"It will be an in-out referendum. Legislation will be drafted before the next election and if a Conservative Government is elected we will introduce the enabling legislation immediately and pass it by the end of that year.
"We will complete this negotiation and hold this referendum within the first half of the next Parliament."
Mr Cameron rejected claims that he is undermining the British economy by tabling a vote, insisting that an exit was more likely if the issue was ignored.
In a move set to delight many Tory MPs, he also signalled a referendum would go ahead even if he is forced into a second coalition. "If I am prime minister, this will happen," he vowed.
Effectively issuing an ultimatum to Brussels, Mr Cameron declared: "The danger is that Europe will fail and the British people will drift towards the exit.
"It is hard to argue that the EU would not be greatly diminished by Britain's departure," he said.
He called for "fundamental, far-reaching change" as he admitted that the "EU is seen as something that is done to people, rather than acting on their behalf".
Mr Cameron rejected the principle of "ever closer union" and called for the end to the "one-size-fits-all" approach with countries in future having different levels of involvement.
However, he set himself firmly against a British exit and warned voters not to choose to leave without considering all the consequences.
"I understand the appeal of going it alone, of charting our own course. But it will be a decision we will have to take with cool heads," he said.
"Of course, Britain could make her own way in the world outside the EU if we chose to do so. So could any other member state. The question we will have to ask ourselves is this: is that the very best future for our country?"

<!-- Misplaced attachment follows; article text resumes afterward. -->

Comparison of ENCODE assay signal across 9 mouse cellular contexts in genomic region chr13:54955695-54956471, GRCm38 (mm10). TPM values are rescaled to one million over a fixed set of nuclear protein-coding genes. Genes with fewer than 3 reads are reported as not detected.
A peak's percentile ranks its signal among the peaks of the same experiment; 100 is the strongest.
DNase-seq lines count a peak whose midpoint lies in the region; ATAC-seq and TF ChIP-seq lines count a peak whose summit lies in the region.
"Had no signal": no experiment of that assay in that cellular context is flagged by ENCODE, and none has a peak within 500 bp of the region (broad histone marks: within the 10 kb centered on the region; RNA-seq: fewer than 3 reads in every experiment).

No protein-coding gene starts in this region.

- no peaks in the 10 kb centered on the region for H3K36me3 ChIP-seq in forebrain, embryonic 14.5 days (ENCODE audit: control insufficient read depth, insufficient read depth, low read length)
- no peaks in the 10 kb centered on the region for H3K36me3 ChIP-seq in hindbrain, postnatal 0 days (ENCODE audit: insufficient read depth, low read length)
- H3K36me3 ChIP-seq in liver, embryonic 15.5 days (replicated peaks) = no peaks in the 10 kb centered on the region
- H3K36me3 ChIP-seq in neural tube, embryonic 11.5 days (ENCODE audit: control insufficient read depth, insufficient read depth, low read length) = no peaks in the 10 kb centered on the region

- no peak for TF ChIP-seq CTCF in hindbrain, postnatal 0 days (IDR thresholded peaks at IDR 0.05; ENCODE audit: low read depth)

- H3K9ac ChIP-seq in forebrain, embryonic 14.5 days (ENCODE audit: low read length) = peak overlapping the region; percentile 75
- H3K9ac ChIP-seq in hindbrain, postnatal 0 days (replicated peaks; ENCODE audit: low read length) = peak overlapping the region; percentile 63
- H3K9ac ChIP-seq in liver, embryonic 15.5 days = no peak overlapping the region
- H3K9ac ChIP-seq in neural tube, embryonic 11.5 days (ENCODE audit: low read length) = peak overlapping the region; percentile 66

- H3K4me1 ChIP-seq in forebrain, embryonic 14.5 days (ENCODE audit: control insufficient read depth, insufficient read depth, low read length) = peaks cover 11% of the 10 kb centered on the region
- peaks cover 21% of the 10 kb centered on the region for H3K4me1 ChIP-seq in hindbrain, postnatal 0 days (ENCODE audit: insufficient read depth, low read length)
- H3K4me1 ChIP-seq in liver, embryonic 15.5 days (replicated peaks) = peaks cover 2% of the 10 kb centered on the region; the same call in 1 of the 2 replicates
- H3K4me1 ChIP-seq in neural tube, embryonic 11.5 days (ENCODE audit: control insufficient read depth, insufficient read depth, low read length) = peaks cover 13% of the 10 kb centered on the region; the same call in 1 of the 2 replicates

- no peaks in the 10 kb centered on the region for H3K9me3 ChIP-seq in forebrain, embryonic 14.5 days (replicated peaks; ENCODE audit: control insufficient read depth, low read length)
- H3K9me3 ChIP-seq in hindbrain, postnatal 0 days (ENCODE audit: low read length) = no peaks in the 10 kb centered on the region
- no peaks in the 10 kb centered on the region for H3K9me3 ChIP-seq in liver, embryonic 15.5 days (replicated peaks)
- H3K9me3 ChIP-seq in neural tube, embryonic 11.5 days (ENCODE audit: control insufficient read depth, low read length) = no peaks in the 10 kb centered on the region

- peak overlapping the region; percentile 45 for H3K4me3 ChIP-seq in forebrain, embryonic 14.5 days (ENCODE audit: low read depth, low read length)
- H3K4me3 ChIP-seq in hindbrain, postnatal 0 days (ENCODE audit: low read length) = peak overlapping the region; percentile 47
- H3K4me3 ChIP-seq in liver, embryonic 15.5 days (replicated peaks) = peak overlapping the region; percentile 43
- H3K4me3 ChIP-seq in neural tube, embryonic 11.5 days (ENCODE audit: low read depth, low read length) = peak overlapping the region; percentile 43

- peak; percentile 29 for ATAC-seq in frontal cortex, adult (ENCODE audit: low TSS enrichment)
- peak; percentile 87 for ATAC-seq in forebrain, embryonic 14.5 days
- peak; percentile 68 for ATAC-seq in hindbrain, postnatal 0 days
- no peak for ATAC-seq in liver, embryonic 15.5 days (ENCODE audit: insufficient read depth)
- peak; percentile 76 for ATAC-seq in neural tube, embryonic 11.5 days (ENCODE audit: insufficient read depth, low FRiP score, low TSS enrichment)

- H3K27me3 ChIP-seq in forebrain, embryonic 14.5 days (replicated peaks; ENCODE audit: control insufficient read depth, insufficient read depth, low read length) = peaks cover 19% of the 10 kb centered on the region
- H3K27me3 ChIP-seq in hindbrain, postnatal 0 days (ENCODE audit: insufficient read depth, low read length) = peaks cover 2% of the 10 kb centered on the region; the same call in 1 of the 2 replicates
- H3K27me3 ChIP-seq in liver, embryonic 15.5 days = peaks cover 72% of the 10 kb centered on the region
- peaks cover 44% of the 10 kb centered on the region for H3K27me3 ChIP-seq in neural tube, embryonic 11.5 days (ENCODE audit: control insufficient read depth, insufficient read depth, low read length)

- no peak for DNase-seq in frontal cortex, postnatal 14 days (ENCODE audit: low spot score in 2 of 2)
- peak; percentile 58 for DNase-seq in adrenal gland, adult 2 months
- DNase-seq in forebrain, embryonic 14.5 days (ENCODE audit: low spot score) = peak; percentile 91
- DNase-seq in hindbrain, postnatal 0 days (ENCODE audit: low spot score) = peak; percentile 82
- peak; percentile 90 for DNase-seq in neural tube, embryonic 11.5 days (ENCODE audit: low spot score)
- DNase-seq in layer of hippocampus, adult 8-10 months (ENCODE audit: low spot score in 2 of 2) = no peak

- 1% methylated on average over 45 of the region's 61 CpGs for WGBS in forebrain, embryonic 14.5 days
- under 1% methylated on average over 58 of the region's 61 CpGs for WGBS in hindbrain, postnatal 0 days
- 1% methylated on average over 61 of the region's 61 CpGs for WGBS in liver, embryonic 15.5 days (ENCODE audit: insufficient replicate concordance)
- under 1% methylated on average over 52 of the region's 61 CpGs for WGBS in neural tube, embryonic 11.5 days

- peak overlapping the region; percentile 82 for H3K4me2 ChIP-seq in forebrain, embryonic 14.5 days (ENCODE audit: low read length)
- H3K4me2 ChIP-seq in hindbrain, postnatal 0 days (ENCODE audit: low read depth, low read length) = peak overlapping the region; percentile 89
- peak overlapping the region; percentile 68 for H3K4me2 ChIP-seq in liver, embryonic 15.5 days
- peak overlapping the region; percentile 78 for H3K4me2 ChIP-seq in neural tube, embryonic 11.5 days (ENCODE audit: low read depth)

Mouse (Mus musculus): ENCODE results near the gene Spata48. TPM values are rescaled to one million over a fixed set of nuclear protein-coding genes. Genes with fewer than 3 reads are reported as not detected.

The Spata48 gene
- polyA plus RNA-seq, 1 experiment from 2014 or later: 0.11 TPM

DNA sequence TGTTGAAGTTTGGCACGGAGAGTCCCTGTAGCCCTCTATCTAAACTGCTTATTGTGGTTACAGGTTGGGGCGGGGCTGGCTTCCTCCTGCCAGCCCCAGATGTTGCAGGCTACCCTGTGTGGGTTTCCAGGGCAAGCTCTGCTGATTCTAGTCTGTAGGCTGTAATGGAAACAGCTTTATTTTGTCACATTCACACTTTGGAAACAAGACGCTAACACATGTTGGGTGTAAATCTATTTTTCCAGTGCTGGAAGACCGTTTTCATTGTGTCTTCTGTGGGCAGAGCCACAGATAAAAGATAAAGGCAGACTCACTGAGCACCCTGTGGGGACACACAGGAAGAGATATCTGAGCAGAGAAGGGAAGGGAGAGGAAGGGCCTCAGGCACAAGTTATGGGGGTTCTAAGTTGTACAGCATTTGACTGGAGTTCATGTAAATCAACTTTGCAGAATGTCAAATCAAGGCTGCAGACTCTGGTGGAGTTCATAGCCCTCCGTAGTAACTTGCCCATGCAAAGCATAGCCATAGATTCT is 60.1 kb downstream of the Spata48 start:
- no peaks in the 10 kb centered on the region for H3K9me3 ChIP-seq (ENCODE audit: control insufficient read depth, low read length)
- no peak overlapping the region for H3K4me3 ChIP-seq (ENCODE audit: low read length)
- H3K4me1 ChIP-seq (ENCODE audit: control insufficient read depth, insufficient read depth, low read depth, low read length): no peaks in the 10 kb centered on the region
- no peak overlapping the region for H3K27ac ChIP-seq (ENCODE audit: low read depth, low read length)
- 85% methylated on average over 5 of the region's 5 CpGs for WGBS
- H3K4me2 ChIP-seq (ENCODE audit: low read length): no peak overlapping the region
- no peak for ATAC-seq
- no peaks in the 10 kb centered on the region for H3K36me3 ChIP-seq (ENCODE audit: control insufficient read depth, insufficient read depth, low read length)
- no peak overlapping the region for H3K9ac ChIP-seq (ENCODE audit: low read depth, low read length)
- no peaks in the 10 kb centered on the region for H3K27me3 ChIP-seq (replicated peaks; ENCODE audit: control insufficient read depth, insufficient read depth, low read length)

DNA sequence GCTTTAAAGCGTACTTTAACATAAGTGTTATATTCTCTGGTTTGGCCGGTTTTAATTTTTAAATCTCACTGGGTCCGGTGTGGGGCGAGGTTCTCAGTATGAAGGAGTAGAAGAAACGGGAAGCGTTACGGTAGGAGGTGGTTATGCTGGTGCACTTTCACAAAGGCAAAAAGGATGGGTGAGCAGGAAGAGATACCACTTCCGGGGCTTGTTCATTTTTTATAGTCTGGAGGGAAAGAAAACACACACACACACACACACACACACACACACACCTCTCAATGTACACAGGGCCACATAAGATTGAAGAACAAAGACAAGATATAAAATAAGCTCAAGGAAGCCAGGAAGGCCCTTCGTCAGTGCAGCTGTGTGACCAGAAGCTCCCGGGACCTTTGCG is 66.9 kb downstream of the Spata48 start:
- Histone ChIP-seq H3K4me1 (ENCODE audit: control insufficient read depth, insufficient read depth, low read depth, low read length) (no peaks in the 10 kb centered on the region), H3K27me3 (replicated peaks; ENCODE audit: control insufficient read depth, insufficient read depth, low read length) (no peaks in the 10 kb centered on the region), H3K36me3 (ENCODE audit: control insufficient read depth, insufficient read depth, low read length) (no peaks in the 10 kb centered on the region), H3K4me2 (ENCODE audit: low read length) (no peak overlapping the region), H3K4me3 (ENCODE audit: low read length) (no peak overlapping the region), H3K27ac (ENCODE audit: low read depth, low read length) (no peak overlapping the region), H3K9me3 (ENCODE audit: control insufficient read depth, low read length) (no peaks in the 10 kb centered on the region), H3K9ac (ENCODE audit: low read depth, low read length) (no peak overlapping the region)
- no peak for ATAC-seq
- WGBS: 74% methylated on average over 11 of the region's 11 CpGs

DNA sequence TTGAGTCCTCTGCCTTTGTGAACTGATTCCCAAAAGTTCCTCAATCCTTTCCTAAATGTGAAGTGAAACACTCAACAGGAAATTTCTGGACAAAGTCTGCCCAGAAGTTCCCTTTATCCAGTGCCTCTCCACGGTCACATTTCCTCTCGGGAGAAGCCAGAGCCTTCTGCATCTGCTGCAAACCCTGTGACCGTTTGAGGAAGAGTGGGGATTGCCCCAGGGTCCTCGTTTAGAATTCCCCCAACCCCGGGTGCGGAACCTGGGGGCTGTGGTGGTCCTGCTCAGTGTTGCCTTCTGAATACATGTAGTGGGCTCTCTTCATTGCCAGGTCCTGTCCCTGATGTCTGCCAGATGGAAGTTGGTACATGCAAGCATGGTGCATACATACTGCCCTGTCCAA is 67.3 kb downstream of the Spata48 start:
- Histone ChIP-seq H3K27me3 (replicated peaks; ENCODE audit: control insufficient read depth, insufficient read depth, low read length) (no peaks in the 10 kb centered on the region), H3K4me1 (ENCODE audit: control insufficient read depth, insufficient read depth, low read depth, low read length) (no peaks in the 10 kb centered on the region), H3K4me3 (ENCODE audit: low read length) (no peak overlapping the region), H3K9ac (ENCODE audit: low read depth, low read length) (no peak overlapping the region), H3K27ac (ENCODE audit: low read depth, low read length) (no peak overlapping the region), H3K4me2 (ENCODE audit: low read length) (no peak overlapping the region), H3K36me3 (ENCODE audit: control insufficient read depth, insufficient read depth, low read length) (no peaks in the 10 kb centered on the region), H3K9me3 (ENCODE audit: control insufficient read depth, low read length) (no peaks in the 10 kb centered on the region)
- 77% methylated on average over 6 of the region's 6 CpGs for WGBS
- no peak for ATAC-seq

He added: "I want the European Union to be a success and I want a relationship between Britain and the EU that keeps us in it.
"There is no doubt that we are more powerful in Washington, in Beijing, in Delhi because we are a powerful player in the European Union. That matters for British jobs and British security."
He accepted that the scale of his task was vast but declared: "Over the coming weeks, months and years, I will not rest until this debate is won."
The referendum pledge should help the Tories combat the growing threat from UKIP and many Tory MPs hope it will be a turning point in the battle to win power in 2015.
The speech has been months in the planning - with the delay an indication of the difficult balancing act Mr Cameron is attempting to achieve.
It was eventually scheduled to happen in Amsterdam last Friday but was postponed because of the Algerian hostage crisis.
Political editor Adam Boulton said: "This is David Cameron's big throw of the dice politically . He is gambling that the British people will be so attracted by his offer that they will want to give the Conservatives a majority in 2015.
"He is also gambling that the impetus he will have politically from the voters will give him enough leverage with his European partners to negotiate a new deal for Britain."
Downing Street later played down the criticism from some European politicians and insisted Mr Cameron was confident of securing a "better deal for Britain".
"You would anticipate those reactions but it is not always our job to worry about what the foreign ministers are saying. It is our job to worry about what the British people are saying," his spokesman said.